by Mitch Kokai
Senior Political Analyst, John Locke Foundation
What, you hadn’t heard that Warren Buffett is an economic traitor? Of course, he isn’t. But that’s the label the Obama administration has been applying to companies practicing a tactic known as a corporate inversion.
Moving its official incorporation location from the United States to another country — almost any other country — allows a corporation to avoid the overly high American corporate tax rate.
It must have been a bitter moment for President Barack Obama when he got the news that his favorite economic guru not only doesn’t like paying taxes but hates America.
Warren Buffett, whose eponymous rule was a staple of Obama’s 2012 reelection campaign, is underwriting Burger King’s proposed move to Canada that the left is denouncing as practically the most dastardly plot since the Rosenbergs helped the Soviets get the atomic bomb.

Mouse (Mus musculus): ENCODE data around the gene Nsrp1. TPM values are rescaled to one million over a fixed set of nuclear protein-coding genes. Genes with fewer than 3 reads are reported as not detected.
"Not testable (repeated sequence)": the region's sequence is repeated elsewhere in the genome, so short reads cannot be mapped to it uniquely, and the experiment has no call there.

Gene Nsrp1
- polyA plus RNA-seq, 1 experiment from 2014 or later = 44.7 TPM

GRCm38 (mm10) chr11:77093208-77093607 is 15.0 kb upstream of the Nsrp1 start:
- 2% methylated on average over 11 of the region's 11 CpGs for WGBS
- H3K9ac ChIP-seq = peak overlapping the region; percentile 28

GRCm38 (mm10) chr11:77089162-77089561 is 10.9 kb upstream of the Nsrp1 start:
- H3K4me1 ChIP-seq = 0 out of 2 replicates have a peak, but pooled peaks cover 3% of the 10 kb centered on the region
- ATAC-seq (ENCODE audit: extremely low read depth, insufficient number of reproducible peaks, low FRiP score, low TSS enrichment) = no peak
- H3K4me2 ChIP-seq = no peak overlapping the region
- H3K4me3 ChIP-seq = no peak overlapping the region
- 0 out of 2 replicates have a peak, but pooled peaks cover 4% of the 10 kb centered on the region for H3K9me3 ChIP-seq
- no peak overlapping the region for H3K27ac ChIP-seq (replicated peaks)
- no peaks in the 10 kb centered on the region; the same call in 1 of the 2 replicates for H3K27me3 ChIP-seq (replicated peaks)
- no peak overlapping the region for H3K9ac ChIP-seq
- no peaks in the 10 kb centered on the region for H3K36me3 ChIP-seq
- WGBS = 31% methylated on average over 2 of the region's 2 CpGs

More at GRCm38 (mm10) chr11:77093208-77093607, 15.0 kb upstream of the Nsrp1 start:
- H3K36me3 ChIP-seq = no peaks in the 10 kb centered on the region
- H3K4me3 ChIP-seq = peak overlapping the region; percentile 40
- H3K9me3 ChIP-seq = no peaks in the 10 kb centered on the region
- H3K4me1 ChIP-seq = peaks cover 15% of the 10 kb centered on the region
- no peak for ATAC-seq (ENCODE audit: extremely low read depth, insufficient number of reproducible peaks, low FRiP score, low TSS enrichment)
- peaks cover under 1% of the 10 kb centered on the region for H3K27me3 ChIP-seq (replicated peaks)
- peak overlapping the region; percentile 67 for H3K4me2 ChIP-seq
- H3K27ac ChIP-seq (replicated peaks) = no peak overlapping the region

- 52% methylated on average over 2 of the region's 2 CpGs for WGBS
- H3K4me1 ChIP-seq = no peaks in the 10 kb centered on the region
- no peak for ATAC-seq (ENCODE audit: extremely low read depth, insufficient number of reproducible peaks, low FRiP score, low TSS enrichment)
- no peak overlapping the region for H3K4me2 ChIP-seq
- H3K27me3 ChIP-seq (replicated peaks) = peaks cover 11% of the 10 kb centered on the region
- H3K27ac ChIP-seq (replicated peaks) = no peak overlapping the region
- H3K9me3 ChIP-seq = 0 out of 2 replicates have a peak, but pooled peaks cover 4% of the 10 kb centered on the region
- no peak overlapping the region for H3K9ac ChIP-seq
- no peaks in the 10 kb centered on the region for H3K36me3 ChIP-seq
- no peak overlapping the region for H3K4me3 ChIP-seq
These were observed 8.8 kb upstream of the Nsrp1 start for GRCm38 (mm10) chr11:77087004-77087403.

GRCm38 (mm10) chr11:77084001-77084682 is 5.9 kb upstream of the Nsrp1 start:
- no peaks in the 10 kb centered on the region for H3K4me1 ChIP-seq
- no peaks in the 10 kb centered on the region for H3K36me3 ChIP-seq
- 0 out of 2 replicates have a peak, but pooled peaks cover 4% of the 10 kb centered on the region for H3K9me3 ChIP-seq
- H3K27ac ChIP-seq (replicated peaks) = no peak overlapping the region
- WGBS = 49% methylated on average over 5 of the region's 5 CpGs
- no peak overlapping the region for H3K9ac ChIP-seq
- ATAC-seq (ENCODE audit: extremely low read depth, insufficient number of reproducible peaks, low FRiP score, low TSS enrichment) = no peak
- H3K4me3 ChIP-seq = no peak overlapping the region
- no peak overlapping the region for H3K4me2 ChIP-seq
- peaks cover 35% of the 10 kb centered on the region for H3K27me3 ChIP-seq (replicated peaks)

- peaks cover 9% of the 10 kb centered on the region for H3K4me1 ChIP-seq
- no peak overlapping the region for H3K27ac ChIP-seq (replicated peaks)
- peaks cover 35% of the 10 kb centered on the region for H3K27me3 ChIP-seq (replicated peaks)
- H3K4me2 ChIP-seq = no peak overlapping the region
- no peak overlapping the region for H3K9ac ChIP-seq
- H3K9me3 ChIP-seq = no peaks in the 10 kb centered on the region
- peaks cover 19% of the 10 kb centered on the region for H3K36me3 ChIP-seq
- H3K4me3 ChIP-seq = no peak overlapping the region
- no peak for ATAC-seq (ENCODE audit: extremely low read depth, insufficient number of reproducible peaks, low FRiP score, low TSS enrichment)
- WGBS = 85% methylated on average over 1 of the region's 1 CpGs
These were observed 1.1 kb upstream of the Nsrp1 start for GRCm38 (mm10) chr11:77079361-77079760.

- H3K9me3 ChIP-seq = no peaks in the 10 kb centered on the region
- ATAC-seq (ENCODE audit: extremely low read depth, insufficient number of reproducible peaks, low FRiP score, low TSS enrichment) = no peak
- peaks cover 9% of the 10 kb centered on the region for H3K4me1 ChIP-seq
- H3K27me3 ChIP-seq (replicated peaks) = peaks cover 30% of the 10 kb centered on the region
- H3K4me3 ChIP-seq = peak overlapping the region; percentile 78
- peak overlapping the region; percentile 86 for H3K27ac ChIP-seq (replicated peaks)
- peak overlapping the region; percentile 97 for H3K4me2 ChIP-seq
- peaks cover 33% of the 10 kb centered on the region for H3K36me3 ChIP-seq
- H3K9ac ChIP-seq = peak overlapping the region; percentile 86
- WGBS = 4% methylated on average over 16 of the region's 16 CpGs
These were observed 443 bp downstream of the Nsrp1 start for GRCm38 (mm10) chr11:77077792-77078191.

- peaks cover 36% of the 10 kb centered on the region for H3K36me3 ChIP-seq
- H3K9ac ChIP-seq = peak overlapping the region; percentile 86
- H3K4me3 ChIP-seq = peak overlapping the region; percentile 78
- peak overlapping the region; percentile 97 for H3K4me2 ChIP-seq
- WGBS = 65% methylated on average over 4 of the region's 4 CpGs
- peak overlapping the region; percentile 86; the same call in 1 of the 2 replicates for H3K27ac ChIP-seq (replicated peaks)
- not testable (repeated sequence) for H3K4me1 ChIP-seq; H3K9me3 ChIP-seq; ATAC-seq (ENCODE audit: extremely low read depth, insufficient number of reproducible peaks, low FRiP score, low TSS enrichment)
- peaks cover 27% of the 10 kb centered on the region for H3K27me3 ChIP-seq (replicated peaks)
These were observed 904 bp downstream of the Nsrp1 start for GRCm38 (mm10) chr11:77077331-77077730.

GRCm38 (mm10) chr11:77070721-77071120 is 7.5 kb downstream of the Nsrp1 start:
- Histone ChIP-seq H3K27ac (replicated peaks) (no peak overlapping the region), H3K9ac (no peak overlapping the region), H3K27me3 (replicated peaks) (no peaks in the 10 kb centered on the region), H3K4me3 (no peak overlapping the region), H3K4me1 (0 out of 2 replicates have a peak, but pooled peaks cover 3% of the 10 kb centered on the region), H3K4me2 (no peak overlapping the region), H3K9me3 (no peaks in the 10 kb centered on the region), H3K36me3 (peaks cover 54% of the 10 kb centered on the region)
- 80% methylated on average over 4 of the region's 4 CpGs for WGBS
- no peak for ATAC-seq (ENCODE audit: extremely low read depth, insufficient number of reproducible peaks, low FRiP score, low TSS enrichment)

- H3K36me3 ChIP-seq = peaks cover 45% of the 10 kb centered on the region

Burger King is acquiring the Canadian coffee and doughnuts chain Tim Hortons in what is called a “corporate inversion.” At least that’s the technical term for it. Obama and the left prefer to call it by names usually reserved for spies and AWOL soldiers before they get a last cigarette and a blindfold.
The practice of corporate inversion, or relocating overseas to avoid the burden of U.S. taxes, offends the president’s sense of “economic patriotism,” as he put it in a speech a few weeks ago. He referred to firms that make this move as “corporate deserters” taking advantage of an “unpatriotic tax loophole.” …
… In most other contexts, Obama is a proud “citizen of the world.”
Except when it come to taxing businesses. Then, he is transformed into the Giuseppe Garibaldi of American progressivism. For him, patriotism is the last refuge of the taxman.
It should give him and his allies pause that Canada — boring, socialistic Canada — is a tax haven compared to the United States. How did that happen?
We now have a corporate tax system that combines the highest nominal rate in the developed world, at 35 percent, with loopholes that benefit special interests and the politically connected. Two Obama-appointed commissions have suggested major reform.